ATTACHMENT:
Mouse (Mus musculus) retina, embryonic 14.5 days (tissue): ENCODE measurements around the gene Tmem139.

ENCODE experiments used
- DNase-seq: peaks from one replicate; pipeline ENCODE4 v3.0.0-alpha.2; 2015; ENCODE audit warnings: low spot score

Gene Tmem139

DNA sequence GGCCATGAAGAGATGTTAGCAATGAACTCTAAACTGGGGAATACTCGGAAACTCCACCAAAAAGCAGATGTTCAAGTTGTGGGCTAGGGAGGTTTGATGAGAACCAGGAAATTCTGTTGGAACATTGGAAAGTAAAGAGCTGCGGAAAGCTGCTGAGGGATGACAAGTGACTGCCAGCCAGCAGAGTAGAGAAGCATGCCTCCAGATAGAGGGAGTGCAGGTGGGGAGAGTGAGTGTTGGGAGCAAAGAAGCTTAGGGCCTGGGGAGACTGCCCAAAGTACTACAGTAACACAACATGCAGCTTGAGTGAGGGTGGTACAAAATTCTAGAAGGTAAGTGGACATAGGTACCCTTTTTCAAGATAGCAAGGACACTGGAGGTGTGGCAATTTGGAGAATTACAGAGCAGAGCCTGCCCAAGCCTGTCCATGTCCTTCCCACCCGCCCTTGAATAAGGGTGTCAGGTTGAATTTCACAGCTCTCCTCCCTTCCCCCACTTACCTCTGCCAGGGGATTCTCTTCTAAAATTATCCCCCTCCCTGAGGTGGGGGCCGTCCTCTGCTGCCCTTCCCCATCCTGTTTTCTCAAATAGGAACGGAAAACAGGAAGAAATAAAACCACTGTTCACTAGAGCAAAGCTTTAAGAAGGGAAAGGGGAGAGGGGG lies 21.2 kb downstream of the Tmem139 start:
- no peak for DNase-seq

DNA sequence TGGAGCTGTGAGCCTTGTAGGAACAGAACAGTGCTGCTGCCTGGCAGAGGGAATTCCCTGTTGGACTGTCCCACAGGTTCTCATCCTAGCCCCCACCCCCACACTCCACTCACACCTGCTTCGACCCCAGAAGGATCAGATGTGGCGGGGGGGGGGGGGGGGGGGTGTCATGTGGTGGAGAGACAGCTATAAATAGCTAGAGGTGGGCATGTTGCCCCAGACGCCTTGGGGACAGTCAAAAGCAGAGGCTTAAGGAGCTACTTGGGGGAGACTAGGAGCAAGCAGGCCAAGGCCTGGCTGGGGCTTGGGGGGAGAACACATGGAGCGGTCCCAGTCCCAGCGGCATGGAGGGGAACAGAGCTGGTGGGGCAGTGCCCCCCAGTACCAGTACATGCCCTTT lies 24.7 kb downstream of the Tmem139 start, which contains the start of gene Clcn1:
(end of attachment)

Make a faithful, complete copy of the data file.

Mouse (Mus musculus) retina, embryonic 14.5 days (tissue): ENCODE measurements around the gene Tmem139.

ENCODE experiments used
- DNase-seq: peaks from one replicate; pipeline ENCODE4 v3.0.0-alpha.2; 2015; ENCODE audit warnings: low spot score

Gene Tmem139

DNA sequence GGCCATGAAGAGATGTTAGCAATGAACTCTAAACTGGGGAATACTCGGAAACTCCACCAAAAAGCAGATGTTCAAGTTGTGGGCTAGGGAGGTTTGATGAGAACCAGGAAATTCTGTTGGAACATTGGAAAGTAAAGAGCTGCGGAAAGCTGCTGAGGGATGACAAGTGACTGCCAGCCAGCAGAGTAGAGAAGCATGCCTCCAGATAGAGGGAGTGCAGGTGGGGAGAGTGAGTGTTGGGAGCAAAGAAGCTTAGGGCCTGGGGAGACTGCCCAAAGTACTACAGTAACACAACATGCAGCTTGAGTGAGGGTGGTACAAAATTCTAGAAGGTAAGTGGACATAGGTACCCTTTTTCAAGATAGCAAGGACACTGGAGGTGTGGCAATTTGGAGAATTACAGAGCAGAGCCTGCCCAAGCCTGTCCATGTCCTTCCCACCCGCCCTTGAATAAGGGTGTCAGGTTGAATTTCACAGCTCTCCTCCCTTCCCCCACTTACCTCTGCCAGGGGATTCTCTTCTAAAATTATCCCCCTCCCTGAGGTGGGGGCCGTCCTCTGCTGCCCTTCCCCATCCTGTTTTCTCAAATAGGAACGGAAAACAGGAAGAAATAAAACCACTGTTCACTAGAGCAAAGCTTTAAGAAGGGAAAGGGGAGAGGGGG lies 21.2 kb downstream of the Tmem139 start:
- no peak for DNase-seq

DNA sequence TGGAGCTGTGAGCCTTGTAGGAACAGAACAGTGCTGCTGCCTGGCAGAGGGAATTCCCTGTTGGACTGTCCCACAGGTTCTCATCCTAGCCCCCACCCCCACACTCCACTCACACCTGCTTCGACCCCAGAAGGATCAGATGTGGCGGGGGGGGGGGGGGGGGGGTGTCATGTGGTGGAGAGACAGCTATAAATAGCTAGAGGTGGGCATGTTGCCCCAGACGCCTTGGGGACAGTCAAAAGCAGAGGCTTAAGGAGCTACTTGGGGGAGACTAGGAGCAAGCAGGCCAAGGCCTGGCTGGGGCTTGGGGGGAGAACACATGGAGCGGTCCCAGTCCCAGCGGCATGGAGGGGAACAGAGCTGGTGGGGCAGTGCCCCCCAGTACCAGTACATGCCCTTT lies 24.7 kb downstream of the Tmem139 start, which contains the start of gene Clcn1: